Remembering ‘Remember the Night’: A Christmas movie classic with Barbara Stanwyck and Fred MacMurray

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Barbara Stanwyck and Fred MacMurray sizzled as the duplicitous lovers in Billy Wilder’s exceptional 1944 film noir “Double Indemnity.” But that classic based on James M. Cain’s novel wasn’t their first pairing. Four years earlier, they played very different lovers in “Remember the Night,” which was penned by the brilliant Preston Sturges and directed by Mitchell Leisen. The exquisite holiday film, ironically released in January of 1940, has become a Christmas favorite thanks to TCM, streaming services and DVDs.

MacMurray stars as Jack, a young New York City assistant district attorney. Stanwyck’s Lee has seen her share of bad breaks is on trial before Christmas for shoplifting a bracelet at a jewelry store. MacMurray decides to bail her out of jail for the holidays and ends up taking her back to his Indiana family farm where she is warmly welcomed by his mother and aunt.  His mother (Beulah Bondi) initially encourages a romance between the pair. And the two end up falling in love. But after learning about Stanwyck’s criminal past and present, she asks Lee to let her son go, fearing he’ll destroy his career. What will they do once they return to New York?

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“Remember the Night” is a road movie, comedy and poignant romantic drama; all of these genres blend together perfectly. And there are many memorable scenes. Your heart will break when Jack drops Lee off at her mother’s house — she is also from Indiana — where her embittered mother spurns her and you’ll get more than misty when Jack’s mother tells Lee to give up her son.

Stanwyck is marvelous as Lee, but she’s matched every step of the way by MacMurray who had been in movies for just five years. Often underrated, he proves in “Remember the Night” how strong he was as a leading man: handsome, gentle, funny and sweet. And Bondi, one of the top character actresses of the era, radiates love and concern for her son.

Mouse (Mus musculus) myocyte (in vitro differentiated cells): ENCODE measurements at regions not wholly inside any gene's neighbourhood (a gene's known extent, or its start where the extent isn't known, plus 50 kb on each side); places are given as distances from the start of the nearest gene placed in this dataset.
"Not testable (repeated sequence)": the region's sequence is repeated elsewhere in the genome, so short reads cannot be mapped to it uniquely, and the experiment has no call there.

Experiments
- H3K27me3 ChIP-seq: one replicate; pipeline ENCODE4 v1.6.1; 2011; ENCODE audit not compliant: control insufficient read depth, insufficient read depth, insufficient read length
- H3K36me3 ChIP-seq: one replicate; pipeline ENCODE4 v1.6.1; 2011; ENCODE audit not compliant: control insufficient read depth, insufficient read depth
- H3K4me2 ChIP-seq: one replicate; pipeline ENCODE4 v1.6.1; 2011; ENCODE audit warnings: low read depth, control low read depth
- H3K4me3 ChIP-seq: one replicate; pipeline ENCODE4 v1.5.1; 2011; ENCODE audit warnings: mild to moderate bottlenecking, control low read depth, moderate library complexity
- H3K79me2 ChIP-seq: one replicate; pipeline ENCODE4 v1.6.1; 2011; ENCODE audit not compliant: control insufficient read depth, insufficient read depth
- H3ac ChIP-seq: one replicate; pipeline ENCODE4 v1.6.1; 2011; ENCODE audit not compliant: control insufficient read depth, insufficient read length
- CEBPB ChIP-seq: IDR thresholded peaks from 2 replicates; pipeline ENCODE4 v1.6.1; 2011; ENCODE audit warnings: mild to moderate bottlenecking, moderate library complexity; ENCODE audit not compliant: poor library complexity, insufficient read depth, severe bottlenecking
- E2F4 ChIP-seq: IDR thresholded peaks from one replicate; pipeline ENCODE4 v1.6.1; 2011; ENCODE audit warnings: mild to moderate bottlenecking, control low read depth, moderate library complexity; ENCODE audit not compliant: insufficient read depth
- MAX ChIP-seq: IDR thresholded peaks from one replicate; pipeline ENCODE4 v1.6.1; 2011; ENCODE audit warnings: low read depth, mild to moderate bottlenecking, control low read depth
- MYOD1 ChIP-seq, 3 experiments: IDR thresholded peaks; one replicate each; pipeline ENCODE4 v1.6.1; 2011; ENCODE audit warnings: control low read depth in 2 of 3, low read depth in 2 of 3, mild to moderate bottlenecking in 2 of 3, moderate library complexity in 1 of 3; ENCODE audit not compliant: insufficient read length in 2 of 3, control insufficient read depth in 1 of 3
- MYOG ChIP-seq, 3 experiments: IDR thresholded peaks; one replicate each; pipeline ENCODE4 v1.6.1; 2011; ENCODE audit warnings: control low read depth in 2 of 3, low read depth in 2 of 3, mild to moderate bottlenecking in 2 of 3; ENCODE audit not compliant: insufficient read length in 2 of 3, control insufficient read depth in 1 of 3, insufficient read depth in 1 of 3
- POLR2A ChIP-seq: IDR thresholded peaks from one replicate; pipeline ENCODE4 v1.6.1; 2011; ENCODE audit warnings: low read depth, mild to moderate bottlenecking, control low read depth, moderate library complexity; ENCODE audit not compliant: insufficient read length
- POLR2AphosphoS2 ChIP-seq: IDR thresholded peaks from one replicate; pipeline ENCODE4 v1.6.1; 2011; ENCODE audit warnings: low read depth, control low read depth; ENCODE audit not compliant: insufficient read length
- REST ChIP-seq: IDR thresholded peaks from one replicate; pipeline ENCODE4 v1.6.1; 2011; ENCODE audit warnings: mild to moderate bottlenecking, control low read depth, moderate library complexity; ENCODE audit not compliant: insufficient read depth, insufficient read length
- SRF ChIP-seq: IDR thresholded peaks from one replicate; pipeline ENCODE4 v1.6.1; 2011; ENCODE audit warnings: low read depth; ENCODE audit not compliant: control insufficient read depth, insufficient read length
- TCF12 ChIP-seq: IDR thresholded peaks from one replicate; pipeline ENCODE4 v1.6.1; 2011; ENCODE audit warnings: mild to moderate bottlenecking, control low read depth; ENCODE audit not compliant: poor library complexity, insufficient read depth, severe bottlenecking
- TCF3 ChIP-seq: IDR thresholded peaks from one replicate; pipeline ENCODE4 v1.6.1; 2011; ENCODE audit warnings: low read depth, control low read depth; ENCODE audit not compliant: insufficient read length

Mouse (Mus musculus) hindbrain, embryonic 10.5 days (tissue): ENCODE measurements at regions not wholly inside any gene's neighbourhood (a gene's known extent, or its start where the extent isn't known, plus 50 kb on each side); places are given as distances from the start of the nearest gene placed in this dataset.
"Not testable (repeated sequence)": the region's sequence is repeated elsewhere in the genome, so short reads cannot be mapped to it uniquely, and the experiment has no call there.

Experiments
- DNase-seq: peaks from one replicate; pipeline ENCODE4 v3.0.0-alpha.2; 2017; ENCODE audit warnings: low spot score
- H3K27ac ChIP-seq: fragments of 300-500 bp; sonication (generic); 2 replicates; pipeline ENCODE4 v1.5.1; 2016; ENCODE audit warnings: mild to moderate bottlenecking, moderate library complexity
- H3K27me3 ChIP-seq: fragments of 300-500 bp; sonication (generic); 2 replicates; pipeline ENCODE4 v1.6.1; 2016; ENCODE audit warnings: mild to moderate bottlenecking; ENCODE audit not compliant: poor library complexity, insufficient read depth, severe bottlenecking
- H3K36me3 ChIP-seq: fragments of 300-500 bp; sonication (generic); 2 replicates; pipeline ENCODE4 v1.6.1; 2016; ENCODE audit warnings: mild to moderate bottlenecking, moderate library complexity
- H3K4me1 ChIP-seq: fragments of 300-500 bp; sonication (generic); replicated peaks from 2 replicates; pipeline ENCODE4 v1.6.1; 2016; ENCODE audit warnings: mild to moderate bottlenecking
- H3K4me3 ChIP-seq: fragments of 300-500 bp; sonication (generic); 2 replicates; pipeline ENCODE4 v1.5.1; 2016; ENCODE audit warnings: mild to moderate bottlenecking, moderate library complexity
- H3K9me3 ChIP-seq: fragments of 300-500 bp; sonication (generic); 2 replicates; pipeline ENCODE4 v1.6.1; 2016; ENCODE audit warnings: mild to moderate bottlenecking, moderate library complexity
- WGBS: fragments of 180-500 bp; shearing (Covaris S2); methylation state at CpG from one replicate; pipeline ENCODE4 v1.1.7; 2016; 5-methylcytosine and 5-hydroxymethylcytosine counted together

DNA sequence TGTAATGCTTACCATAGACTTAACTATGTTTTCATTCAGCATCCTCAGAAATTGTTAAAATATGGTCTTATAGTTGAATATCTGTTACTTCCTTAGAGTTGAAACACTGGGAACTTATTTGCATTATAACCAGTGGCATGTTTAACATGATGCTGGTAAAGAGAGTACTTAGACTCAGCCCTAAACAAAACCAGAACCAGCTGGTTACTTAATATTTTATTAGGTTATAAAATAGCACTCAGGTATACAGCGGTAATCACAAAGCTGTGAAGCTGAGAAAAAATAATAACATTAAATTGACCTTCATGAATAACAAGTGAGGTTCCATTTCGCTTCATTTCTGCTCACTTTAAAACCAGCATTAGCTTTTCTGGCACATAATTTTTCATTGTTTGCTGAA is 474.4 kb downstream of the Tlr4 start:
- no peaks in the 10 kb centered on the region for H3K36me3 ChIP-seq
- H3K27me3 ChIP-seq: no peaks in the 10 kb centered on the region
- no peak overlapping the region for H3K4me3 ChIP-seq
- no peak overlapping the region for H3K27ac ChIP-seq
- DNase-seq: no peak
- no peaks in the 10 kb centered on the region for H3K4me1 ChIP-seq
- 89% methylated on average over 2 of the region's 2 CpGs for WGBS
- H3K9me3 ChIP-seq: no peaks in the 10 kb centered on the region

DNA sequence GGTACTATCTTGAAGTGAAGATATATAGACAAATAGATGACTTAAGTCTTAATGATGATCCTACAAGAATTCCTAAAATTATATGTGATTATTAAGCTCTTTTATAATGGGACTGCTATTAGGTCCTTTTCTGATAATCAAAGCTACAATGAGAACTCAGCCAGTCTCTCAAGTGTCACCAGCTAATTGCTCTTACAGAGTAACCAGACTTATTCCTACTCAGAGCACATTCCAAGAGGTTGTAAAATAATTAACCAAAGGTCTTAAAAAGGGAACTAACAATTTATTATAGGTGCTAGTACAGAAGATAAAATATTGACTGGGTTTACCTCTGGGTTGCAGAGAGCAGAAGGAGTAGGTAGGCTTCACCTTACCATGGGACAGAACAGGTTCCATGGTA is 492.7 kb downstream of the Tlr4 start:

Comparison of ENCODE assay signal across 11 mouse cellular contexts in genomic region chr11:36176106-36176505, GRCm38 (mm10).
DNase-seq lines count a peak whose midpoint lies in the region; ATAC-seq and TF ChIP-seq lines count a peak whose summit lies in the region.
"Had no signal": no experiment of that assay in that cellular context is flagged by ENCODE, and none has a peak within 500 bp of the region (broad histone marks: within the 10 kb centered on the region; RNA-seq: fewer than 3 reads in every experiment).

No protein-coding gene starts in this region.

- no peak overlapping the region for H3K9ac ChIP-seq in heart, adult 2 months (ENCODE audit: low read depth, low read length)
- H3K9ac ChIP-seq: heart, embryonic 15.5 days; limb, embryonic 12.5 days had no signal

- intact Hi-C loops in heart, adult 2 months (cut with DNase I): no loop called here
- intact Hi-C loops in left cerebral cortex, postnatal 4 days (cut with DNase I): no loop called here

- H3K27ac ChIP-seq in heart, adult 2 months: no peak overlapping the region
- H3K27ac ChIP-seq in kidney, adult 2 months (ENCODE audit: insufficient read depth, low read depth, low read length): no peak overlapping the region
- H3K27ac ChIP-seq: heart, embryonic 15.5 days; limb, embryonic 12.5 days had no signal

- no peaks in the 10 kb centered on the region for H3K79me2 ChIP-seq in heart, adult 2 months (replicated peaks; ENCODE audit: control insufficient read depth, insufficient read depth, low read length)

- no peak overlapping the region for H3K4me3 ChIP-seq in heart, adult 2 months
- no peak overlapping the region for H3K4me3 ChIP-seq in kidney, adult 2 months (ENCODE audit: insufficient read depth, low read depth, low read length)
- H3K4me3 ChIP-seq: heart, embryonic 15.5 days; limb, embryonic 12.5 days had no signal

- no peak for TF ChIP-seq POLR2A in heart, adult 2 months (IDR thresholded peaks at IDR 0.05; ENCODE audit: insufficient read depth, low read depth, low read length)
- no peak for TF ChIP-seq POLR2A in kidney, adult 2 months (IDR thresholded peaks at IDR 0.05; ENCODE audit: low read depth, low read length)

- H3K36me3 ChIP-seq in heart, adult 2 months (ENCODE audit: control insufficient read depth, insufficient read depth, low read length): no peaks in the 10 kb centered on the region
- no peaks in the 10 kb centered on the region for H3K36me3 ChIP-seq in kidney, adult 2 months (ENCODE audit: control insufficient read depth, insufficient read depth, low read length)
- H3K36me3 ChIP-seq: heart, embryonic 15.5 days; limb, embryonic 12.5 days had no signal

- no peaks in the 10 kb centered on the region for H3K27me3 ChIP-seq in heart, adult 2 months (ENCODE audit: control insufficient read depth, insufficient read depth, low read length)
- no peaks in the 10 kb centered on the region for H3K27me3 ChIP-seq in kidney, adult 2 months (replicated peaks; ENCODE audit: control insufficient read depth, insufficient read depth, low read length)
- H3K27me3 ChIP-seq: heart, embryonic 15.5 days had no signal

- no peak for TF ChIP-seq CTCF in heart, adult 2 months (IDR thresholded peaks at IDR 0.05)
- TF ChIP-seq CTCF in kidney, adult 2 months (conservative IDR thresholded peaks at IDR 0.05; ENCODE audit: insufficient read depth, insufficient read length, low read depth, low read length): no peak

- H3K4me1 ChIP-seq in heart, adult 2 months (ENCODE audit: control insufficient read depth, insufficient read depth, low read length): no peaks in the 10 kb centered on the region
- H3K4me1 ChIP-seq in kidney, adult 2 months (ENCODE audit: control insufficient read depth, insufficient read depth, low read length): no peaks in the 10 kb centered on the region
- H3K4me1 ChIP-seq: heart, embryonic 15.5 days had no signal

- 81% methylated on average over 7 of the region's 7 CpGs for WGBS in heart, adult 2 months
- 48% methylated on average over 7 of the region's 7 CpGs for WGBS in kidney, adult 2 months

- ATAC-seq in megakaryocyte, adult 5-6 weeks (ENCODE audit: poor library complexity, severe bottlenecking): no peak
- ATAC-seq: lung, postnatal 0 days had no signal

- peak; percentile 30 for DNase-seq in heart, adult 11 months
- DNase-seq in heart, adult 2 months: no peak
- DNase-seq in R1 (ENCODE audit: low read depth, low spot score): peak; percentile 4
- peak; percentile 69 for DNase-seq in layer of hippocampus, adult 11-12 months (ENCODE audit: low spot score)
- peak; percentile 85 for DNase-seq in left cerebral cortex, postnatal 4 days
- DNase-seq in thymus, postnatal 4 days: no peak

The New York Times was rapturous over “Remember the Night”:  “It is a memorable film, in title and in quality, blessed with an honest script, good direction and sound performance… Mr. MacMurray, who generally has impressed us as being a nice young man, has given the prosecutor’s role something more this time; sincerity, a belief in his work, an unexpected dignity. Miss Stanwyck has played the girl with grave understanding and charm, rounding out the character rather than stamping it out by stencil, advancing it by easy degrees to and past the transitional stage.”

Sturges once said of the film: “Love reformed her and corrupted him,” adding the completed film had “quite a lot of schmaltz, a good deal of schmerz and just enough schmutz to make it box office.”

“Remember the Night” was the second time Leisen had directed a Sturges script. They had teamed up for the marvelous 1937 screwball comedy “Easy Living.” But Sturges wasn’t happy with what Leisen did to this script. According to Jeremy Arnold on TCM.com, Sturges was angered that he had “trimmed many scenes throughout the screenplay before shooting and deleted a few more after shooting. ” He wanted to direct this own material and Paramount obliged. In 1940 he wrote and directed “The Great McGinty,” for which he won the Oscar for his screenplay, and “Christmas in July”.

Leisen biographer David Chierichetti said the filmmaker tailored the script to the actors which “drastically changed Sturges’ original concept of the characters. Reading the script, one gets the impression that it is the attorney who dominated the story. Sturges gave him many lengthy and clever speeches which made him assume almost heroic stature. Cutting MacMurray’s lines down to a minimum, Leisen played up the feeling of a gentle strength MacMurray could project so well.”

A frequent visitor on the set of “Remember the Night” was Sturges who got to know Stanwyck well promising the actress he was going to write her a screwball comedy. By year’s end, the two were in production on the great screwball romantic farce “The Lady Eve,” which opened in 1941.

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